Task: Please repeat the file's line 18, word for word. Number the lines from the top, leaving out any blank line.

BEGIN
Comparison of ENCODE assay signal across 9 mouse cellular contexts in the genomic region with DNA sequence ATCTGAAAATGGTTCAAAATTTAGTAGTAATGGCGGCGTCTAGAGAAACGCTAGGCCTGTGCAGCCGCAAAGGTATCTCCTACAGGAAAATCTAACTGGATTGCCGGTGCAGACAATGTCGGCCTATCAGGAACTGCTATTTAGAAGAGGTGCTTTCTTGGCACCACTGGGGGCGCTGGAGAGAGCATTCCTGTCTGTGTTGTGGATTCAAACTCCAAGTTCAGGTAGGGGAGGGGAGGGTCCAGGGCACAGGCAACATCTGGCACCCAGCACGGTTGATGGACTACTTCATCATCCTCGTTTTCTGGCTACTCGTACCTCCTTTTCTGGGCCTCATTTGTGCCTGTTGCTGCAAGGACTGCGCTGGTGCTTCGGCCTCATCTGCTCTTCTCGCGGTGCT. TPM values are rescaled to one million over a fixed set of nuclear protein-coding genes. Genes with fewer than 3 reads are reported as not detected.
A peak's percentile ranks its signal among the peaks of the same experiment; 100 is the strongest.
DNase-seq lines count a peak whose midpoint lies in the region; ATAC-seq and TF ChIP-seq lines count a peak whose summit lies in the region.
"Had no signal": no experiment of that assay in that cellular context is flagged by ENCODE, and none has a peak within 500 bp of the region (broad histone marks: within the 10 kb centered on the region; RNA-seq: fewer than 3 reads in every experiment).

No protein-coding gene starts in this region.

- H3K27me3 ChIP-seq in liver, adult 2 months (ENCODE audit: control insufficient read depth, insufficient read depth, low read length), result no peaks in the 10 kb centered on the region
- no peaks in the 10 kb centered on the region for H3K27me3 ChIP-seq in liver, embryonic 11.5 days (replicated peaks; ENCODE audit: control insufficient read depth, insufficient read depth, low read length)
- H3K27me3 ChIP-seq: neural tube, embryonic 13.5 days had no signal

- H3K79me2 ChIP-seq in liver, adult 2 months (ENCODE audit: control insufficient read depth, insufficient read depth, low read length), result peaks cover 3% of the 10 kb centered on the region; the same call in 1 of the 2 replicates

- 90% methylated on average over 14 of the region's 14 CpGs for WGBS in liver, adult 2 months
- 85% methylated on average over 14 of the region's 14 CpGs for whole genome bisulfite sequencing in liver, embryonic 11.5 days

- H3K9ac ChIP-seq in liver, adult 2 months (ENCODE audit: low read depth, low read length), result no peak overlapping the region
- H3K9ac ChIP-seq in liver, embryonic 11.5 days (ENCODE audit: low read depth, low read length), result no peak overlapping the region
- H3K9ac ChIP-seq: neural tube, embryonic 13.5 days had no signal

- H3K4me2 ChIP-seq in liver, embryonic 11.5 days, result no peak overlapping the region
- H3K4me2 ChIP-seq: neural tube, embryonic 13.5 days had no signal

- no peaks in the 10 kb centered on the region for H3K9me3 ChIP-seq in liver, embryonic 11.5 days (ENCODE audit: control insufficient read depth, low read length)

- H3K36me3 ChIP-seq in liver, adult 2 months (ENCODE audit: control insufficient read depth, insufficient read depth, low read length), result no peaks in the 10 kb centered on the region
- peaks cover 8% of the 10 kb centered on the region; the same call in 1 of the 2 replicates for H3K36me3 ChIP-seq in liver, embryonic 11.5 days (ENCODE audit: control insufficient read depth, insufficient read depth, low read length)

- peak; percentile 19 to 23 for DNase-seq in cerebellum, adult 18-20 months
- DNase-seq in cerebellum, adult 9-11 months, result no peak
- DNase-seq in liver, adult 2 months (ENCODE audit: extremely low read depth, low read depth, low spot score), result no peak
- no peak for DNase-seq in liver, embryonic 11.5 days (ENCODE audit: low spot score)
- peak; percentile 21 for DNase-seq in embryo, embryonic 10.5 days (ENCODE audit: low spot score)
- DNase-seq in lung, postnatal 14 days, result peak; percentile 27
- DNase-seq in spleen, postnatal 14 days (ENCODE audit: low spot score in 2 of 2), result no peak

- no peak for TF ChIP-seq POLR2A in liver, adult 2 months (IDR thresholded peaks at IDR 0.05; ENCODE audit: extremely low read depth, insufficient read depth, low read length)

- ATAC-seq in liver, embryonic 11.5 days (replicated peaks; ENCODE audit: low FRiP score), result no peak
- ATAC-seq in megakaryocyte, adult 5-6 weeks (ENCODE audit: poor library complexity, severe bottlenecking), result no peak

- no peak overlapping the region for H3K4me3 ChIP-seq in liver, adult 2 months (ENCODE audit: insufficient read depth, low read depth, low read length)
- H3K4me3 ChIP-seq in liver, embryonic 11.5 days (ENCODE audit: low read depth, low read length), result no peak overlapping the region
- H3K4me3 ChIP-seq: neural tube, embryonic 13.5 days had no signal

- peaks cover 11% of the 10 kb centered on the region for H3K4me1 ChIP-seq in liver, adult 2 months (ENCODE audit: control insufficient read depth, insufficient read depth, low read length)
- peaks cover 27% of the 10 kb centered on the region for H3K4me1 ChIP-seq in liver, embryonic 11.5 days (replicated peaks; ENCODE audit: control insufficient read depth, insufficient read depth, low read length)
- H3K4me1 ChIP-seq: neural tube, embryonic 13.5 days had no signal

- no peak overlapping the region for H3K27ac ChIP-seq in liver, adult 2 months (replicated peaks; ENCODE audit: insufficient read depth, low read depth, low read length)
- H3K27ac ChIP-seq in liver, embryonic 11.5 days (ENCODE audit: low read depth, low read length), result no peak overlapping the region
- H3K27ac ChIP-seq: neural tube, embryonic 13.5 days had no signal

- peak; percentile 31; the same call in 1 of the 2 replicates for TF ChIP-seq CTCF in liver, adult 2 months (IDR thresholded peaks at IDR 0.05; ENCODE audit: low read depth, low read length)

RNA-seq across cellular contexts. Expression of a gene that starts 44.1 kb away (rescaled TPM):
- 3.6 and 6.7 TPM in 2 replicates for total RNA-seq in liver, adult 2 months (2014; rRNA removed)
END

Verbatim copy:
- H3K36me3 ChIP-seq in liver, adult 2 months (ENCODE audit: control insufficient read depth, insufficient read depth, low read length), result no peaks in the 10 kb centered on the region